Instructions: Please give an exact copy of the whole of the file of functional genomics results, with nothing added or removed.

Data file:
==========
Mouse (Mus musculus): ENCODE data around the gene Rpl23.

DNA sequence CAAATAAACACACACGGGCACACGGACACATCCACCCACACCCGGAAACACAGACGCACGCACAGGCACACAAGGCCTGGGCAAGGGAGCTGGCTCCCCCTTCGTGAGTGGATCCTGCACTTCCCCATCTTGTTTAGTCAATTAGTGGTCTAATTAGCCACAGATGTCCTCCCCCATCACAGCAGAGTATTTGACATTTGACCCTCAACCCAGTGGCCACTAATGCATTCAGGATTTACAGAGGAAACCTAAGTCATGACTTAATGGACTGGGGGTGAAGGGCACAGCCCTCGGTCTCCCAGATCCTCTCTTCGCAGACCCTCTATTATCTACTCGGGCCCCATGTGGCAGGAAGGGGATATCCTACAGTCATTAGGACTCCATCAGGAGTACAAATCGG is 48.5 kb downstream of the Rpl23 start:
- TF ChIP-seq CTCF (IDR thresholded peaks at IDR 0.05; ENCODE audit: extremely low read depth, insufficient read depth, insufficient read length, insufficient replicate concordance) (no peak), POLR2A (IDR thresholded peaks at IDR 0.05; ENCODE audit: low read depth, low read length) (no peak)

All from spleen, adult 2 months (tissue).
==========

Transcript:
Mouse (Mus musculus): ENCODE data around the gene Rpl23.

DNA sequence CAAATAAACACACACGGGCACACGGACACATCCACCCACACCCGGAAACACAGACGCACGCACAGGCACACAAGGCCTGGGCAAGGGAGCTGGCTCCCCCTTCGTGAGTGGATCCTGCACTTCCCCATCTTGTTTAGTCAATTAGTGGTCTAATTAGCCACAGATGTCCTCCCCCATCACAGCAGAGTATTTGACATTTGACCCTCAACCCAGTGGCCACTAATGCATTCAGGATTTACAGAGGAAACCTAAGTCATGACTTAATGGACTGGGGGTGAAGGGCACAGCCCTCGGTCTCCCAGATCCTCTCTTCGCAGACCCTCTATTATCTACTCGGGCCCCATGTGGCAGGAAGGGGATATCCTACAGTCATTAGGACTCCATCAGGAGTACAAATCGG is 48.5 kb downstream of the Rpl23 start:
- TF ChIP-seq CTCF (IDR thresholded peaks at IDR 0.05; ENCODE audit: extremely low read depth, insufficient read depth, insufficient read length, insufficient replicate concordance) (no peak), POLR2A (IDR thresholded peaks at IDR 0.05; ENCODE audit: low read depth, low read length) (no peak)

All from spleen, adult 2 months (tissue).